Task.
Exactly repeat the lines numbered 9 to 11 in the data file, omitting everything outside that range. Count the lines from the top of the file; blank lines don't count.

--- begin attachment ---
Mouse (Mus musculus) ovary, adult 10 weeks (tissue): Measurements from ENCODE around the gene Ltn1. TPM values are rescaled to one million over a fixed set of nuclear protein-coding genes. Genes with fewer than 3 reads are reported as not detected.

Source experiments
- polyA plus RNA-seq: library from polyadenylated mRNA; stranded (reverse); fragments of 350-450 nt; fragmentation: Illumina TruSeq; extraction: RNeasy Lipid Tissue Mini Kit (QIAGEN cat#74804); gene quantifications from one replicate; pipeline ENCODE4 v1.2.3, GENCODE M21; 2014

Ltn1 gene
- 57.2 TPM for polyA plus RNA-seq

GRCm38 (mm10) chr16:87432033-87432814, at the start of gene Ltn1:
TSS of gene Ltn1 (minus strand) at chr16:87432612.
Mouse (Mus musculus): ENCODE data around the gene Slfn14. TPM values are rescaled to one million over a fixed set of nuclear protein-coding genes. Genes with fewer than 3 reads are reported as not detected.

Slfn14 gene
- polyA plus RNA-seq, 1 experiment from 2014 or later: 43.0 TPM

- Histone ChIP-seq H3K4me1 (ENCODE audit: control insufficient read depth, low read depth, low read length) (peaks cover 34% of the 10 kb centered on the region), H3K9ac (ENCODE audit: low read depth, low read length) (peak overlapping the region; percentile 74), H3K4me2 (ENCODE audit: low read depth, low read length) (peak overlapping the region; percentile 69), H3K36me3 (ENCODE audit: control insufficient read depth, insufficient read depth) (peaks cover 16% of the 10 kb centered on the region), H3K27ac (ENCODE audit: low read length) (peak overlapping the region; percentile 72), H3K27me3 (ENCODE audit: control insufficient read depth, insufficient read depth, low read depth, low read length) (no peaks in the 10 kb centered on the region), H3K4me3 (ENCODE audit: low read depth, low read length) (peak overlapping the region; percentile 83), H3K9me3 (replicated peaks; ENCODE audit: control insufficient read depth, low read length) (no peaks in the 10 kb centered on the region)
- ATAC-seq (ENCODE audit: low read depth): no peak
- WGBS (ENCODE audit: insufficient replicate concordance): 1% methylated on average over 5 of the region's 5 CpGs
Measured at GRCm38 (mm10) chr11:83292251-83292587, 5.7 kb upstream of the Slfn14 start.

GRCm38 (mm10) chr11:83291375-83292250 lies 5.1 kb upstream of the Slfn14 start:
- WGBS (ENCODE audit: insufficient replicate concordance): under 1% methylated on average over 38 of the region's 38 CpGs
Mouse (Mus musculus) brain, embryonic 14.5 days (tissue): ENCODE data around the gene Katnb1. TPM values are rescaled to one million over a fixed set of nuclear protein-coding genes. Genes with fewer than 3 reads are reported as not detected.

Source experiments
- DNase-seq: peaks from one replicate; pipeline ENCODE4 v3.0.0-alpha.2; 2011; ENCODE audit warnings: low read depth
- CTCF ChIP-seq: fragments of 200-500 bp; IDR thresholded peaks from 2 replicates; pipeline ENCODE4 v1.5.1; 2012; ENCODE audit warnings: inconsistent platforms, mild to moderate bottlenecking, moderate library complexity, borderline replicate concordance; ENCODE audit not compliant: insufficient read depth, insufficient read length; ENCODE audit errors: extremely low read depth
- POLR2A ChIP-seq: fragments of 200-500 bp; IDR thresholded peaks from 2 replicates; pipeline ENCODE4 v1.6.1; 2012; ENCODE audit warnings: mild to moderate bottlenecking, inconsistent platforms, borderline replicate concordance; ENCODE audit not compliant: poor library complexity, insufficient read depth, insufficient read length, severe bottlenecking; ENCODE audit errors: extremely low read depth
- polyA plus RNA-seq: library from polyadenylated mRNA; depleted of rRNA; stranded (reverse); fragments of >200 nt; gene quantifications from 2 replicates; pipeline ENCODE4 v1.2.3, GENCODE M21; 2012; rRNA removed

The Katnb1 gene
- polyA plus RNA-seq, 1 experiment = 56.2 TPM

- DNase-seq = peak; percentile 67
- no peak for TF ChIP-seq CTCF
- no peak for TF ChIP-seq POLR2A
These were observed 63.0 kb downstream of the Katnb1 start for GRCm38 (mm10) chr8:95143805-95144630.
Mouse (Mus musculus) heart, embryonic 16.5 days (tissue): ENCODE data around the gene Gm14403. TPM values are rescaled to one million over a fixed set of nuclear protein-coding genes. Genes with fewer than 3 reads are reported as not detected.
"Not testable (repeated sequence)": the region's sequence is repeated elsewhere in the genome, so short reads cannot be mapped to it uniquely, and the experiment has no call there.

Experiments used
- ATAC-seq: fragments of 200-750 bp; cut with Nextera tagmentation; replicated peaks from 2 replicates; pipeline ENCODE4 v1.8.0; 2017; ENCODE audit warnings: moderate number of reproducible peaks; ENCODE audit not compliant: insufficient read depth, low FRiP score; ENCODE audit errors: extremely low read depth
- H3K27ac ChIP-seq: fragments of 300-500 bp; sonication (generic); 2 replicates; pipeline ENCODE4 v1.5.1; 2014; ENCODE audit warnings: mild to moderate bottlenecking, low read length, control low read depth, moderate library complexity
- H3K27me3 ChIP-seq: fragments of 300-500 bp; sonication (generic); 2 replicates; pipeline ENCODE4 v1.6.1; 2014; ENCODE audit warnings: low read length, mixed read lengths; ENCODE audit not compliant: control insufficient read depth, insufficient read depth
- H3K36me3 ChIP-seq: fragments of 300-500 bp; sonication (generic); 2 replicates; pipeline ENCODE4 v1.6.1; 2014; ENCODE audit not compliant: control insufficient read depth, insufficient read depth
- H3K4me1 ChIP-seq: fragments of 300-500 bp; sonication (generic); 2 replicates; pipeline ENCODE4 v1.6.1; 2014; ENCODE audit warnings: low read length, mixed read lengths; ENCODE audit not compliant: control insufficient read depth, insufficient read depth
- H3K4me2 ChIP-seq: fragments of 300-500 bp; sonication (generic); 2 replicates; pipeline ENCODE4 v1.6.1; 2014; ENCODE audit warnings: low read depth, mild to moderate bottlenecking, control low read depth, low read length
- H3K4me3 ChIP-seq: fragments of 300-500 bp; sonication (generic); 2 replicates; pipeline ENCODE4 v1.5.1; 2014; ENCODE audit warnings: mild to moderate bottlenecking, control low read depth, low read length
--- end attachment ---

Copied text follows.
Slfn14 gene
- polyA plus RNA-seq, 1 experiment from 2014 or later: 43.0 TPM

- Histone ChIP-seq H3K4me1 (ENCODE audit: control insufficient read depth, low read depth, low read length) (peaks cover 34% of the 10 kb centered on the region), H3K9ac (ENCODE audit: low read depth, low read length) (peak overlapping the region; percentile 74), H3K4me2 (ENCODE audit: low read depth, low read length) (peak overlapping the region; percentile 69), H3K36me3 (ENCODE audit: control insufficient read depth, insufficient read depth) (peaks cover 16% of the 10 kb centered on the region), H3K27ac (ENCODE audit: low read length) (peak overlapping the region; percentile 72), H3K27me3 (ENCODE audit: control insufficient read depth, insufficient read depth, low read depth, low read length) (no peaks in the 10 kb centered on the region), H3K4me3 (ENCODE audit: low read depth, low read length) (peak overlapping the region; percentile 83), H3K9me3 (replicated peaks; ENCODE audit: control insufficient read depth, low read length) (no peaks in the 10 kb centered on the region)